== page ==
Faith & Politics in the Age of Trump
By David Micali '21 | March 28, 2018
On March 26, Peter Flaherty and Eric Fehrnstrom spoke about two conversation topics that many people carefully avoid: religion and politics.
Peter Flaherty was Governor Mitt Romney’s Campaign Manager for his 2008 presidential run and Senior Advisor for Strategy for his 2012 presidential run. Currently, he is Co-founder and Principal of Esplanade Strategies, a public affairs and political strategy consulting firm.
Eric Fehrnstrom served as Communications Director for Governor Romney from 2003-2007, Senior Advisor to Governor Romney’s 2008 and 2012 presidential campaigns, and most recently earned a theology degree from Boston College. Together, the two colleagues talked about faith, politics, and what this combination means in the age of President Trump.
According to Flaherty and Fehrnstrom, there are two ways of dealing with faith and politics. The first way, the separatist way, was used by President Kennedy during his 1960 presidential campaign. The American public was worried how the first Catholic president would run the nation in regards to his faith. President Kennedy took a separatist approach in that he “completely disconnected religion from public life.”
In 2008 and 2012, the nation once again worried over how the first Mormon president, Governor Romney, would run the nation in regards to his faith. According to Fehrnstrom, Governor Romney took more of an “accommodationist” approach when it came to religion, emphasizing shared values between Mormons and Protestants. Mr. Fehrnstrom told the audience that Donald Trump, a Protestant, has also taken on an accommodationist approach when it comes to religion and politics.
Another idea discussed by Flaherty and Fehrnstrom was why “values voters” support Donald Trump despite certain aspects of his personality and past that would seem to discredit him from the support of these voters. They argued that in the 21st century, this group of voters care more about a candidate’s agenda than his personal values. They argued that as long as Trump delivers on his promises, "values voters" will continue to support him.
According to Flaherty and Fehrnstrom, another reason why "values voters" continue to support Donald Trump is that other parties have “no home” for them. For example, Fehrnstrom told how an op-ed was written in the Wall Street Journal by Cardinal Timothy Dolan, the Catholic Archbishop of New York, in which he said that the Democrats have shut out Catholics. The most surprising fact about the piece, according to Fehrnstrom, was not that a major archbishop wrote an op-ed in the Wall Street Journal, but that the Democrats did not respond to it. Fehrnstrom believes that until the Democrats start focusing on values voters, these voters will continue to support Republicans.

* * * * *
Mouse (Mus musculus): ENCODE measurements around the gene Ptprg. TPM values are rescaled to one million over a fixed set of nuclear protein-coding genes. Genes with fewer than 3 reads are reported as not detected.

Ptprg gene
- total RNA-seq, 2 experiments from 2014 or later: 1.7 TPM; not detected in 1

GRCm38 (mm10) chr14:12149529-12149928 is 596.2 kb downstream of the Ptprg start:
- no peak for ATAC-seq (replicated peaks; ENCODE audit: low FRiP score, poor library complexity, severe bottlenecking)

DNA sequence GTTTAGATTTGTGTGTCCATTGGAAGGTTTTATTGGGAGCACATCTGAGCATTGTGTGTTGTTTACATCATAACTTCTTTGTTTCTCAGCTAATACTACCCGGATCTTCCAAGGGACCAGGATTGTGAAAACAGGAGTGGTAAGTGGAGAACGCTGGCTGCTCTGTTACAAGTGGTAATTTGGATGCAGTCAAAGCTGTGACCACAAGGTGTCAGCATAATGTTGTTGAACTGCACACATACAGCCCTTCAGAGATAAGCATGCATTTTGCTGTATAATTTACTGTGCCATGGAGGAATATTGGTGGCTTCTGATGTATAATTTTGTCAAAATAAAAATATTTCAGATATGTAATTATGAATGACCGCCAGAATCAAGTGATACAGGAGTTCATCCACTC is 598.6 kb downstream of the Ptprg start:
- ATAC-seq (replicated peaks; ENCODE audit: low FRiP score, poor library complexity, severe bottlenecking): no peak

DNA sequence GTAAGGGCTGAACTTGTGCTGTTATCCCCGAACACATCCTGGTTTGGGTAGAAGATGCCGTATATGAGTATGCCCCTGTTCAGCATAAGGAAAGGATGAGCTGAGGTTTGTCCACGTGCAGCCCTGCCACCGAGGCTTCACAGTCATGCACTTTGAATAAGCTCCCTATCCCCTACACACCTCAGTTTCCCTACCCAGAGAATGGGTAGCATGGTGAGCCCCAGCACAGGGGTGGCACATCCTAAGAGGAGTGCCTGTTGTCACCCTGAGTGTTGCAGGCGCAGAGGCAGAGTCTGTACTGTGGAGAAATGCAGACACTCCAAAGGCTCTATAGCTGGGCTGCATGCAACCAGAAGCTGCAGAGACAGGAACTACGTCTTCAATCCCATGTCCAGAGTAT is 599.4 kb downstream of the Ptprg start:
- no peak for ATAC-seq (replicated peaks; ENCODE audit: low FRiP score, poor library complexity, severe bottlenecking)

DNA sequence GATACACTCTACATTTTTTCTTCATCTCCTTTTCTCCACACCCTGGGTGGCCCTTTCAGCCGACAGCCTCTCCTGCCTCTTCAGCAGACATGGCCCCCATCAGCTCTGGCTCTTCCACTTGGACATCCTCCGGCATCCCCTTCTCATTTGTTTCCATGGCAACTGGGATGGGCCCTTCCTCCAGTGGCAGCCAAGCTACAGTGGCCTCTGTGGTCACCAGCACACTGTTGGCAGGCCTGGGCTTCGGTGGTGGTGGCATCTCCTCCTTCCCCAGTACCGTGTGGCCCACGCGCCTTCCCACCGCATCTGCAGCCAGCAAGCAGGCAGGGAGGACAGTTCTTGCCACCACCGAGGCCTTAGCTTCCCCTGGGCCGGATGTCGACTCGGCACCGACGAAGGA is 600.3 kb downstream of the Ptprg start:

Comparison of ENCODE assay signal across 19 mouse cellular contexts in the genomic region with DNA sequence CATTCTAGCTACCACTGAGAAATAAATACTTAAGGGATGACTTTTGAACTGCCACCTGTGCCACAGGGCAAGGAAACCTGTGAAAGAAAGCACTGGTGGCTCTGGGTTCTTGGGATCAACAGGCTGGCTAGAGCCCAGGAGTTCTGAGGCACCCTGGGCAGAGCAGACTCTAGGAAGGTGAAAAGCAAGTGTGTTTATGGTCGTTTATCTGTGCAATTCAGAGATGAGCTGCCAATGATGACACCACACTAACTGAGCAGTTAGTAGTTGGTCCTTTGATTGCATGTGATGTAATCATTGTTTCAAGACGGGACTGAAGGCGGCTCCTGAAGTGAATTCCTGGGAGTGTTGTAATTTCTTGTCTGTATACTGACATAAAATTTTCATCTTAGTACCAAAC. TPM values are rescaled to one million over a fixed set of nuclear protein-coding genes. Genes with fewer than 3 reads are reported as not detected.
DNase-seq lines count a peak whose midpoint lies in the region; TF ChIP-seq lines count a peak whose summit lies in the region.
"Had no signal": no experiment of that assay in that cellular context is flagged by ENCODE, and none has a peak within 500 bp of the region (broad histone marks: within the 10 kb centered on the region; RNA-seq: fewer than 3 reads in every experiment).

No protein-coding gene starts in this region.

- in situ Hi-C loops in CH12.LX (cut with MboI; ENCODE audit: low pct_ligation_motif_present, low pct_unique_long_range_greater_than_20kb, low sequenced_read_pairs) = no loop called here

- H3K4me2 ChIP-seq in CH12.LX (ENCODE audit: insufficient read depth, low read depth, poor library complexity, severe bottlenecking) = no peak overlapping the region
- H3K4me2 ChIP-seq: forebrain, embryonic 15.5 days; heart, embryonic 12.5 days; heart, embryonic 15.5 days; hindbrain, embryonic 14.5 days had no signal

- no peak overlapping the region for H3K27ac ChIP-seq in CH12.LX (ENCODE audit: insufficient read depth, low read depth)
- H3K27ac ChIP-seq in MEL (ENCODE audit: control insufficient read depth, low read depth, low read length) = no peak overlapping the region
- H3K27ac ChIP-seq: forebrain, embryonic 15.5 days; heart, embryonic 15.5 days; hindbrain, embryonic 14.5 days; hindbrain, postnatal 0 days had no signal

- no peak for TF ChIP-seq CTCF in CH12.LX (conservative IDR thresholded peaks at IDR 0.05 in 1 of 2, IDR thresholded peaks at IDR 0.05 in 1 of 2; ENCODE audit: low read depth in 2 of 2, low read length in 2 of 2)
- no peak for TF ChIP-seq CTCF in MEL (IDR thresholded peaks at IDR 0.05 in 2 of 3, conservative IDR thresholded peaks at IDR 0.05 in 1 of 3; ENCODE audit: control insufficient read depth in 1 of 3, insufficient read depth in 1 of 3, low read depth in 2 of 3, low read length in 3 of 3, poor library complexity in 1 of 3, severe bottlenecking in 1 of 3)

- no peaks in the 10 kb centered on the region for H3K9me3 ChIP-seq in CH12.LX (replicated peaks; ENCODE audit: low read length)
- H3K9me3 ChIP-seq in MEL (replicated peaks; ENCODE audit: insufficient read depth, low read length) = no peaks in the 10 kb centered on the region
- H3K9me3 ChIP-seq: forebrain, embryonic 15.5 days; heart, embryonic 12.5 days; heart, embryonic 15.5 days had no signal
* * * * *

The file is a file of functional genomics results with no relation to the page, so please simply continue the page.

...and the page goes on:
Flaherty and Fehrnstrom went on to talk about how Trump performed with different types of religious voters during the 2016 presidential election. According to their data, Trump did better with Evangelicals (winning 81%-16%) and Catholics (52%-45%) than both Mitt Romney and George W. Bush, who was an Evangelical. Donald Trump did not do as well with Hispanic Catholics (losing 67%-26%), and he is unpopular with American Jews; however, he is extremely popular among Israeli Jews.
Finally, Flaherty and Fehrnstrom talked about the relationship between President Trump and Pope Francis, saying that they have a surprising number of similarities. They both are reformers who are anti-bureaucratic and reject cultural norms. However, Flaherty and Fehrnstrom agree that there are still “more differences than similarities” between the two.